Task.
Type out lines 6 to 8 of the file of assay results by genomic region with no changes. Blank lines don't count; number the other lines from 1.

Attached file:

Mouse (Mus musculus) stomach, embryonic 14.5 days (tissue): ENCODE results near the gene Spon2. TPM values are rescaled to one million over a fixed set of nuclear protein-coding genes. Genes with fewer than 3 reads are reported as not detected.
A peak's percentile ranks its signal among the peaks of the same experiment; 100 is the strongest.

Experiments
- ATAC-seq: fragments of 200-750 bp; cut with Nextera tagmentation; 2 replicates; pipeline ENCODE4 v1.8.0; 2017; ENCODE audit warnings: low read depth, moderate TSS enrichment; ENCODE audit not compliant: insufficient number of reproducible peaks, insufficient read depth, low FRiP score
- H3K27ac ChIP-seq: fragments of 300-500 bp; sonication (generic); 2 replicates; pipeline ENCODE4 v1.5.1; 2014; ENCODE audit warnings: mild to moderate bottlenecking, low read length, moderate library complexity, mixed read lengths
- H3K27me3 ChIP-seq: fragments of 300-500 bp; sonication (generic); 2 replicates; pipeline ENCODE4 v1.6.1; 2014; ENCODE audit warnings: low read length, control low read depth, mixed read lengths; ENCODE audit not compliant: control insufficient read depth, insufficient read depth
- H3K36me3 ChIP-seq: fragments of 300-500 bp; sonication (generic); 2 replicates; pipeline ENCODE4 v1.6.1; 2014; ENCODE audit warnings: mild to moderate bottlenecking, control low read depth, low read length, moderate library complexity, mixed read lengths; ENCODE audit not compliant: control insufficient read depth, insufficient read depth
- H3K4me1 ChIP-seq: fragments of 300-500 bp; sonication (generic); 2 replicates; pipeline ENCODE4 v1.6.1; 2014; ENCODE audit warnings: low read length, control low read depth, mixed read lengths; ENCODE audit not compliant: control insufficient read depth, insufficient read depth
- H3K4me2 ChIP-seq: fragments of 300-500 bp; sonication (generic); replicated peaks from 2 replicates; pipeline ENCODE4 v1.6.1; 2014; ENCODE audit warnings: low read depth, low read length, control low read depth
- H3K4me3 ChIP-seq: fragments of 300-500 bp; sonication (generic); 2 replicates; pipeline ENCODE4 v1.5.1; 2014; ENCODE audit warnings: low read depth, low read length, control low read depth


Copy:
- H3K27me3 ChIP-seq: fragments of 300-500 bp; sonication (generic); 2 replicates; pipeline ENCODE4 v1.6.1; 2014; ENCODE audit warnings: low read length, control low read depth, mixed read lengths; ENCODE audit not compliant: control insufficient read depth, insufficient read depth
- H3K36me3 ChIP-seq: fragments of 300-500 bp; sonication (generic); 2 replicates; pipeline ENCODE4 v1.6.1; 2014; ENCODE audit warnings: mild to moderate bottlenecking, control low read depth, low read length, moderate library complexity, mixed read lengths; ENCODE audit not compliant: control insufficient read depth, insufficient read depth
- H3K4me1 ChIP-seq: fragments of 300-500 bp; sonication (generic); 2 replicates; pipeline ENCODE4 v1.6.1; 2014; ENCODE audit warnings: low read length, control low read depth, mixed read lengths; ENCODE audit not compliant: control insufficient read depth, insufficient read depth